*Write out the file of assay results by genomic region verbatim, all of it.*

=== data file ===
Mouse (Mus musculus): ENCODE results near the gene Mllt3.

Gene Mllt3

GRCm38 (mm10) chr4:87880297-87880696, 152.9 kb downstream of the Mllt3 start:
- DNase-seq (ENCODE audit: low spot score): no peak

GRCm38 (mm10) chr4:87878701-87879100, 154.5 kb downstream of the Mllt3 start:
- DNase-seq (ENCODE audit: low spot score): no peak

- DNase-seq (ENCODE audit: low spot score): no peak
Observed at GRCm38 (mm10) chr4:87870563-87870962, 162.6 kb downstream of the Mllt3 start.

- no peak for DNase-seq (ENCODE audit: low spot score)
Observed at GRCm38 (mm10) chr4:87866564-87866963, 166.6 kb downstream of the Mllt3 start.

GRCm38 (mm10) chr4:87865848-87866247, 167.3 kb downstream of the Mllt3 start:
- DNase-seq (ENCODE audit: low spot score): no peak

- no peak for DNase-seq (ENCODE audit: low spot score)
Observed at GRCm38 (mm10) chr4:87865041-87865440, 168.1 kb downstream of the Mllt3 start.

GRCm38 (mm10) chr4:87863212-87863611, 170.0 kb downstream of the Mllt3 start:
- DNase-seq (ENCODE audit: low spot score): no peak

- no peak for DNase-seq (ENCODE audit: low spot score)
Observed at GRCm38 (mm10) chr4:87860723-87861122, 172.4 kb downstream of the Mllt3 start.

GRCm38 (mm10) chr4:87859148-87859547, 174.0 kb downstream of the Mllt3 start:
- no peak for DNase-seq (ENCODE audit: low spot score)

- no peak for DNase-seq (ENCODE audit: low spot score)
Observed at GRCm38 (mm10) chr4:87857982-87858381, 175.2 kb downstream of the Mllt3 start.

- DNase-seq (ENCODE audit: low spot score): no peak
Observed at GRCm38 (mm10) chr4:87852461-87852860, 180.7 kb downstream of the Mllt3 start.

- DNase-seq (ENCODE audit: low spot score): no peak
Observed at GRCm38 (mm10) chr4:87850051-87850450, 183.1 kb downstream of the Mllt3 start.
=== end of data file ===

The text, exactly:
Mouse (Mus musculus): ENCODE results near the gene Mllt3.

Gene Mllt3

GRCm38 (mm10) chr4:87880297-87880696, 152.9 kb downstream of the Mllt3 start:
- DNase-seq (ENCODE audit: low spot score): no peak

GRCm38 (mm10) chr4:87878701-87879100, 154.5 kb downstream of the Mllt3 start:
- DNase-seq (ENCODE audit: low spot score): no peak

- DNase-seq (ENCODE audit: low spot score): no peak
Observed at GRCm38 (mm10) chr4:87870563-87870962, 162.6 kb downstream of the Mllt3 start.

- no peak for DNase-seq (ENCODE audit: low spot score)
Observed at GRCm38 (mm10) chr4:87866564-87866963, 166.6 kb downstream of the Mllt3 start.

GRCm38 (mm10) chr4:87865848-87866247, 167.3 kb downstream of the Mllt3 start:
- DNase-seq (ENCODE audit: low spot score): no peak

- no peak for DNase-seq (ENCODE audit: low spot score)
Observed at GRCm38 (mm10) chr4:87865041-87865440, 168.1 kb downstream of the Mllt3 start.

GRCm38 (mm10) chr4:87863212-87863611, 170.0 kb downstream of the Mllt3 start:
- DNase-seq (ENCODE audit: low spot score): no peak

- no peak for DNase-seq (ENCODE audit: low spot score)
Observed at GRCm38 (mm10) chr4:87860723-87861122, 172.4 kb downstream of the Mllt3 start.

GRCm38 (mm10) chr4:87859148-87859547, 174.0 kb downstream of the Mllt3 start:
- no peak for DNase-seq (ENCODE audit: low spot score)

- no peak for DNase-seq (ENCODE audit: low spot score)
Observed at GRCm38 (mm10) chr4:87857982-87858381, 175.2 kb downstream of the Mllt3 start.

- DNase-seq (ENCODE audit: low spot score): no peak
Observed at GRCm38 (mm10) chr4:87852461-87852860, 180.7 kb downstream of the Mllt3 start.

- DNase-seq (ENCODE audit: low spot score): no peak
Observed at GRCm38 (mm10) chr4:87850051-87850450, 183.1 kb downstream of the Mllt3 start.